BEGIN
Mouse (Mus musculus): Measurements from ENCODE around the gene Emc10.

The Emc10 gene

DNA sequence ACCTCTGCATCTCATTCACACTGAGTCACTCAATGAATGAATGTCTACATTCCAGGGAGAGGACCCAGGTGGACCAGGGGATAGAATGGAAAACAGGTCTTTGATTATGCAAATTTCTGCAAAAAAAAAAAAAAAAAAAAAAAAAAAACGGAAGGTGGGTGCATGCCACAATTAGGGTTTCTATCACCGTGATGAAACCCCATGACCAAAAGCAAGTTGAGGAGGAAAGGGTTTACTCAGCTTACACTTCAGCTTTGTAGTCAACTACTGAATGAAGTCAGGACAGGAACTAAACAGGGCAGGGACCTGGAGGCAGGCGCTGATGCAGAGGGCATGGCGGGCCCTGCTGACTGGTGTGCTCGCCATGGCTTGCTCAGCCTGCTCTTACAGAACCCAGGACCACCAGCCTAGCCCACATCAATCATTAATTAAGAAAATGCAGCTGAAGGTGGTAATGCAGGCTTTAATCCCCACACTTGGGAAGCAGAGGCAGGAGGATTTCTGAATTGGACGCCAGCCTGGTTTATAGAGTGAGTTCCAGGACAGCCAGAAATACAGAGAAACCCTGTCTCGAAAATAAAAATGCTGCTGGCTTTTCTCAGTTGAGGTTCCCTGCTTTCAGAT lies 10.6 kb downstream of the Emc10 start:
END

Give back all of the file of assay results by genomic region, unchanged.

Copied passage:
Mouse (Mus musculus): Measurements from ENCODE around the gene Emc10.

The Emc10 gene

DNA sequence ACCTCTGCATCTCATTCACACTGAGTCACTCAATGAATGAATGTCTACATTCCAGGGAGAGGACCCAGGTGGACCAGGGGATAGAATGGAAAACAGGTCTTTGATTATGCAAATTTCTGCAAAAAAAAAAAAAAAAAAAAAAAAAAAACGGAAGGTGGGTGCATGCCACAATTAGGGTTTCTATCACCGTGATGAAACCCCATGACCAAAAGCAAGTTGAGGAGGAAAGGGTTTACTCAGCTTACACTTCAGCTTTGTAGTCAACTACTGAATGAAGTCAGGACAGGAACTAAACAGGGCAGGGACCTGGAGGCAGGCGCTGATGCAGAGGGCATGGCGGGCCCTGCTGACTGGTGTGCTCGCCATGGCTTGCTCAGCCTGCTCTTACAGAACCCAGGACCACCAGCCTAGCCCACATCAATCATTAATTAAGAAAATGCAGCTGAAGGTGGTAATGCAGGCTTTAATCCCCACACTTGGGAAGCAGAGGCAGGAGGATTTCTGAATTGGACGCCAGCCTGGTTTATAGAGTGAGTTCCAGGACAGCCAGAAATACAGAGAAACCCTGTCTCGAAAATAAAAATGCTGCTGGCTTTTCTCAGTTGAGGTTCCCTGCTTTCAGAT lies 10.6 kb downstream of the Emc10 start: